The “To Do” list contains the following:

1. Obtain local phone book

2. Obtain old telephone which doesn’t require electricity.  I found one on Craigslist for two dollars and just need to make arrangements to pick it up.   Sometimes a power outage doesn’t mean phone lines are down.  But if your phone requires electricity, then you’re outta luck.  Older phones just plug in and can make and receive calls.

3. Begin gathering key references material.  This includes downloaded information on your computer but also a three ring binder for things I may need to know but can’t research. In here I keep things such as dosage information for medicines/herbal remedies, table for measurement (english/metric) conversions, operator/repair manuals for important tools like your chainsaw or generator, etc.

4. Get a generator and convert it with a tri fuel carburetor kit.

5. Get a weather radio that will sound an alert for local warnings since we’ve relocated to an area with a tornado risk.  This is especially on my mind after the 45 deaths across the country in the second week of April due to storms that also passed through our area.  The storms weren’t yet that bad as they passed through our area, but it was windy nonetheless.

Thanks, Robert.

The Prepardeness Challenge

I just came across this article from a blog I follow called Homestead Revival.  There are all kinds of neat do it yourself things on her blog and I just like to poke around and see what’s new.  She had a blog post a few weeks ago (I missed it, sometimes having a toddler means I am several weeks behind on some things but always up to date Handy Manny and Mickey Mouse Clubhouse) that is a great challenge.  Being prepared was definitely a topic of discussion in our house a month ago due to the disaster in Japan.  More specifically the fallout that potentially could have reached the west coast.  Which is where were.  With an unborn baby to protect this occupied my thoughts.  Luckily we were spared but it brought up a useful theme, be prepared.

So take a look at this post.  I think it will be inspiring to you.  I plan on taking part in the challenge.  To me this challenge doesn’t mean buying something every week but also researching how to do things for yourself, teaching your children about emergency situations, collecting, sorting, cleaning and in general being alert and ready.  I remind myself that I am not doing this because I concerned that the end of the world is near but because we as a family are trying to get back to a simpler lifestyle, one that is a little more self sufficient.  Why?  Because we enjoy living this way.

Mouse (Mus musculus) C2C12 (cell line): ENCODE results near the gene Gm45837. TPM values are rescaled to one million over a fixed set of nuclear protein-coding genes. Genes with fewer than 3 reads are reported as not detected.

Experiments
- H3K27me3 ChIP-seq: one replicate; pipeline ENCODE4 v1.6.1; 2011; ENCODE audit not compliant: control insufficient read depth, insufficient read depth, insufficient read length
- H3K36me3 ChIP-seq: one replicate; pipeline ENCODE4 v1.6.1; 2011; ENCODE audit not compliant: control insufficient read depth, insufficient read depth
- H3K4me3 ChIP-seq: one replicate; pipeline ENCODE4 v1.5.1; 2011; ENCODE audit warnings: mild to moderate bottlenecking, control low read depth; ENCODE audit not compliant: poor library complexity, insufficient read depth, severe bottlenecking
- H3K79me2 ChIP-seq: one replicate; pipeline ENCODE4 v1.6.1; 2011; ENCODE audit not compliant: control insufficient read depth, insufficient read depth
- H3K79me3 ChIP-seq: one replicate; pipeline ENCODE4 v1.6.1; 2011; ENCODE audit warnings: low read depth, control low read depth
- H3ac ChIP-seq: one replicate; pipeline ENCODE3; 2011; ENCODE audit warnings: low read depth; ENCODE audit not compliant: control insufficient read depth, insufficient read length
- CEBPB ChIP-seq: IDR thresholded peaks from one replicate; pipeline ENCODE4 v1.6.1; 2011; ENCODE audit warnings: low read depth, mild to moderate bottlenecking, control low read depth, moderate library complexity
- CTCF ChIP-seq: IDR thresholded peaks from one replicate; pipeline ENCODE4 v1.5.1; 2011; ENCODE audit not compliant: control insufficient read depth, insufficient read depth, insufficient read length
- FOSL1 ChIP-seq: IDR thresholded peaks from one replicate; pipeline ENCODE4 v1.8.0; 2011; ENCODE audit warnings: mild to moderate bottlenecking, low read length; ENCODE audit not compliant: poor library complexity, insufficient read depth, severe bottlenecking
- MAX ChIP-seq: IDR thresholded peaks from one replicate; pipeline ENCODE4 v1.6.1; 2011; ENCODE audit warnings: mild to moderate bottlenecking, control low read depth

Homestead Revival: A Call to Be Prepared

Thanks, Courtney

Whats in your car?

I keep a bunch of “what if” things in our vehicles.  Maybe it started way back when I was in Boy Scouts, where the motto is “Be Prepared” but who knows, it could have started before that.  Anyways, I like to be ready to take on any challenge.

In each of our two vehicles, I have always kept several bottles of water, a pen and paper, a flashlight, a pocket knife, small tool kit, duct tape, one quart motor oil, a wool blanket,  some toilet paper and some spare change.  Recently I’ve beefed up the stash.

One box is a first aid kit which contains a multitude of bandaids.  Courtney got this a three pack of these plastic containers from Costco a year or so ago.  I stuffed in a bunch of extra things, to include butterfly closures, neosporin, a lighter, one really large bandaid patch, a bunch of Q-Tips, some dental floss and a zip lock baggie with some Benedryl tablets. Most of those are self explanatory, but I want to add that there has been some negative press about Benedryl especially used in younger children.  We won’t be using it for your typical seasonal allergies, but rather emergency bee sting induced anaphylactic shock, etc.  [Disclaimer: I’m no doctor, so this is not medical advice.]

The top of the picture shows one of each box sealed.  The bottom has one of each opened to show the contents.  I put a label on the front so we can quickly determine if we need to open the box or not.

A second box contains a deck of cards, another lighter, a few more quarters (I don’t know why I threw those in) and an old deactivated cell phone with the DC car charger.  The cards are for passing time if you are stranded somewhere and plan to wait for help.  The old phone is for making a 911 call.  The FCC has a rule that requires all 911 calls to be put through even if it is from a deactivated cell phone.  But, you need some battery power, hence the charger.  I’ve never done it, but have received this information from multiple sources online.  Spare chargers can be found on eBay for $3.00 with free shipping.

Each of these compact boxes are sealed up with packing tape to keep moisture out.  They can be opened with the pocket knife that is kept in the drivers side door pocket.

As you may have read on our blog recently, we’re moving to Colorado soon.  A set of tire chains for each vehicle have been found for a bargain at garage sales over the last few months, so we should be ready for the snow.

My truck has a flatbed with toolboxes under the bed, so I also keep a few extra things. The list includes a foldable military surplus shovel, a spare glowplug relay, spare fuel filter, power steering fluid (its a Ford, prone to bad P/S pumps), ropes and straps,along with a few other tools.

I’d hate to think that Courtney could get two flat tires  or hit an ice patch and end up in a ditch and be stranded somewhere.  I’ve reviewed all of this with her so that she knows that she can be prepared to hunker down and wait it out until help arrives.

So, what am I missing?  I know its not perfect and this is a work in progress.  Feel free to leave a comment, I’d love to hear what you guys think.

Thanks, Robert.